|Developer(s)||Primate Labs Inc.|
|Written in||C, C++, Objective-C, Python, Ruby|
|Operating system||Linux, macOS, Windows, , Android and iOS|
|Platform||x86-64, ARM (Android/iOS only)|
|Size||89 MiB (archive) / 129 MiB unpacked|
Geekbench 5 is a cross-platform CPU benchmarking application that tests single and multi-core CPU performance. The Linux version will run in a terminal and output some information about the system and the name of the benchmarks it runs and finish off by printing a link to a web page where results can be viewed. It is not exactly exciting to watch.
Geekbench 5 for Linux will not show any cool graphics or anything else beyond some text output in a terminal when it runs.
The Linux version
Geekbench for Linux can be acquired from geekbench.com/download/linux/.
The Linux version will only test CPU performance, Geekbench 5 for Linux does not touch the GPU when it runs. Geekbench website story is:
"Test your GPU's power with support for the OpenCL, CUDA, and Metal APIs. New to Geekbench 5 is support for Vulkan, the next-generation cross-platform graphics and compute API."
The Geekbench website story does not hold water, it does no GPU testing what so ever.
The tests it will claim to run are ran twice with one pass testing single-core and the second pass testing multi-core performance. The tests it runs are:
Running AES-XTS Running Text Compression Running Image Compression Running Navigation Running HTML5 Running SQLite Running PDF Rendering Running Text Rendering Running Clang Running Camera Running N-Body Physics Running Rigid Body Physics Running Gaussian Blur Running Face Detection Running Horizon Detection Running Image Inpainting Running HDR Running Ray Tracing Running Structure from Motion Running Speech Recognition Running Machine Learning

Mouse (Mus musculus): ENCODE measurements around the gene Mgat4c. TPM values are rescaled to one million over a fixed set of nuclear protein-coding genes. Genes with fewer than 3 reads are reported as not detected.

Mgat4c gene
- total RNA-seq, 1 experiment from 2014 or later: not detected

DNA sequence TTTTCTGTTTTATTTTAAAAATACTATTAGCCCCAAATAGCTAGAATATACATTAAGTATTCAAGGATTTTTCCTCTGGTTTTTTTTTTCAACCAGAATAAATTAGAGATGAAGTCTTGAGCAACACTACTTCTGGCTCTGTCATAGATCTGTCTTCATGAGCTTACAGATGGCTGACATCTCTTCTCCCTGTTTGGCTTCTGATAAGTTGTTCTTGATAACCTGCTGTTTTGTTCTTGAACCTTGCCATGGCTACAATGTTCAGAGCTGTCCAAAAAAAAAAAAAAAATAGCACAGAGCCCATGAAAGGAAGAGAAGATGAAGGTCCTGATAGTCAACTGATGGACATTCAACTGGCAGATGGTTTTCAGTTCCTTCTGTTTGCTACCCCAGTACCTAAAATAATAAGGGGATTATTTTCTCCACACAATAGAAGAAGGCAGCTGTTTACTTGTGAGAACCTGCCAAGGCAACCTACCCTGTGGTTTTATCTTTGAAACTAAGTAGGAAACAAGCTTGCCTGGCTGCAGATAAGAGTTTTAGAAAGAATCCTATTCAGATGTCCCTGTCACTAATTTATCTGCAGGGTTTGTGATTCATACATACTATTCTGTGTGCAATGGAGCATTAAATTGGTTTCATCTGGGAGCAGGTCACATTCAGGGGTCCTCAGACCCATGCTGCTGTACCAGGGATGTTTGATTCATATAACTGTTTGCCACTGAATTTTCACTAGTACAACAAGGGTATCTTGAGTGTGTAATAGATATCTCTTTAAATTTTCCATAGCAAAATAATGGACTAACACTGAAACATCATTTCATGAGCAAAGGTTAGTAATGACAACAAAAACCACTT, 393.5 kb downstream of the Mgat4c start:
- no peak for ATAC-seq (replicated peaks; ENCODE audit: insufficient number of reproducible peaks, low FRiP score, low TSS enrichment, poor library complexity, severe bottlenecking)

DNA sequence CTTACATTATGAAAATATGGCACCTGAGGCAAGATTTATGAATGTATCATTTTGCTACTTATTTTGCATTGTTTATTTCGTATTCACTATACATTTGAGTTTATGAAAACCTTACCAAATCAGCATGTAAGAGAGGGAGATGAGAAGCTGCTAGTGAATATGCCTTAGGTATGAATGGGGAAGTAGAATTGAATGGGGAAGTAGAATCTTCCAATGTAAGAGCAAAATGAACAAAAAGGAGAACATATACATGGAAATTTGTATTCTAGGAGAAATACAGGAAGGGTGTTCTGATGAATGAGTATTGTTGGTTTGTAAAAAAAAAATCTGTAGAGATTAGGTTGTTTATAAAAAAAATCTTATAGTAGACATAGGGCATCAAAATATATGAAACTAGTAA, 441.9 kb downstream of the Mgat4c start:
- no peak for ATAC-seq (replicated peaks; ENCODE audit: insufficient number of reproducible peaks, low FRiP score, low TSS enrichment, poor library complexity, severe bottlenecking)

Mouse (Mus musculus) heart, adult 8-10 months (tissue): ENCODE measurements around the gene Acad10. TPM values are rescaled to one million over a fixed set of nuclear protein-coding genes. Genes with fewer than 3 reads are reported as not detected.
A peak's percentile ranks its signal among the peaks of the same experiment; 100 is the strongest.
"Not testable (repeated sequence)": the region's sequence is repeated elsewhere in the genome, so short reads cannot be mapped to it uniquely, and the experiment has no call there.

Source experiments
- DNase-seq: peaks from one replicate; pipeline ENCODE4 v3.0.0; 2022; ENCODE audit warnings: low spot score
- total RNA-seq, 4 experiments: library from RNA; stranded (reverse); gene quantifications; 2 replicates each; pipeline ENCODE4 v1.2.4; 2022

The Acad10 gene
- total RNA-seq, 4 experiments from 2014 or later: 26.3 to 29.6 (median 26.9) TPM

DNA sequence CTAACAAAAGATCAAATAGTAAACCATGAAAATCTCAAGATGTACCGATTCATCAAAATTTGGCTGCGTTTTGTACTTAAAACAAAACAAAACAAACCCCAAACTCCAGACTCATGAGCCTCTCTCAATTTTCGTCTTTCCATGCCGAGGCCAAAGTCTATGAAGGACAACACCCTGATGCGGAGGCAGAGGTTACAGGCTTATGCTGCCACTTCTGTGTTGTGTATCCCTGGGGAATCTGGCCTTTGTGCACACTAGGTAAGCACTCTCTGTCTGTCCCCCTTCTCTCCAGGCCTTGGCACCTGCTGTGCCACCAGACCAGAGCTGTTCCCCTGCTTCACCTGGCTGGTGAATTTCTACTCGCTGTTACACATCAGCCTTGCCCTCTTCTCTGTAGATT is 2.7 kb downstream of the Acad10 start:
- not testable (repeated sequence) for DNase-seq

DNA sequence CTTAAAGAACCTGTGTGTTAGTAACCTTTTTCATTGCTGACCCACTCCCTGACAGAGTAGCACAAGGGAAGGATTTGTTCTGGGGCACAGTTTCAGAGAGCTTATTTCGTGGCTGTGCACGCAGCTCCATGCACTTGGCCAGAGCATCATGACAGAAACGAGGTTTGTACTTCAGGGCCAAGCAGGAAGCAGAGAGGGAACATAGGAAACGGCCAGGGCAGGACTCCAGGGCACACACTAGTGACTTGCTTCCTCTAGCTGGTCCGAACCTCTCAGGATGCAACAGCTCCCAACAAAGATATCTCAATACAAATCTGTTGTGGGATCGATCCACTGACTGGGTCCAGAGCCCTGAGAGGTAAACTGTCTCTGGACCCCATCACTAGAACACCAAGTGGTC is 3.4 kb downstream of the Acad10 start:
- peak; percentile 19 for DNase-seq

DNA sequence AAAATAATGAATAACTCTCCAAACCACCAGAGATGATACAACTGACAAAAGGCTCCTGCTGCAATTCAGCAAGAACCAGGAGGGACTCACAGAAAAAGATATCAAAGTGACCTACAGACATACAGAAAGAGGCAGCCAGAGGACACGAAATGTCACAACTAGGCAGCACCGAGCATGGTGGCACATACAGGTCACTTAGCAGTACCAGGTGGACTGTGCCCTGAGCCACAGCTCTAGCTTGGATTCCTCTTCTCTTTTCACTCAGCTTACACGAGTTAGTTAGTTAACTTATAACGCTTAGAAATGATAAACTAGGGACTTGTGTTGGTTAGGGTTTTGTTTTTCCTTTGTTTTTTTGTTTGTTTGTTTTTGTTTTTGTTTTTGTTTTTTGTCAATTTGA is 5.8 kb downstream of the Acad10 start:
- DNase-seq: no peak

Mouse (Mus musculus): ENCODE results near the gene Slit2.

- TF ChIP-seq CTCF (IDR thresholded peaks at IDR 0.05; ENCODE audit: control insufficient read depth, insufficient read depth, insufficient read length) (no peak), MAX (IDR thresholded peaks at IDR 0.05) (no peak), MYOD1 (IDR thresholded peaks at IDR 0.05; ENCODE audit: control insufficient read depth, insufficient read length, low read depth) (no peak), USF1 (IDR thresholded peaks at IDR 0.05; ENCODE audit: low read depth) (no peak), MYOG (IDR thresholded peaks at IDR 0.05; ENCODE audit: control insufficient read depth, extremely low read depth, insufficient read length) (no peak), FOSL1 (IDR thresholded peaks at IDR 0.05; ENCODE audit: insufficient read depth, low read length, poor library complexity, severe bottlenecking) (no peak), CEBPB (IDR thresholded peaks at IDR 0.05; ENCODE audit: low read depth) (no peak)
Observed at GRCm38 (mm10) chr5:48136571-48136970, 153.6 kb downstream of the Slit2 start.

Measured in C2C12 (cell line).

The GPU remains steady at 0% load during all of these tests. The tests that sound like they would be using the GPU, such as "Image Inpainting", "HDR" and "Ray Tracing", are all done on the CPU.
The single and multi-core tests do load one CPU thread or all CPU core threads with a 100% load.
The results are not shown in a terminal, nor is anything else of interests beyond the names of the tests it runs. Geekbench 5 will simply show a link like https://browser.geekbench.com/v5/cpu/3743803 where you can go and view the actual results when it is done running tests.
Verdict And Conclusion
Geekbench 5 is probably the least exciting benchmark there is. The numbers are perhaps interesting to some, and they can perhaps be used to compare one Linux machine to another. The numbers don't really say all that much since they are limited to a few CPU specific tests.
Geekbench does run on Linux, and it does produce some numbers, so there's that.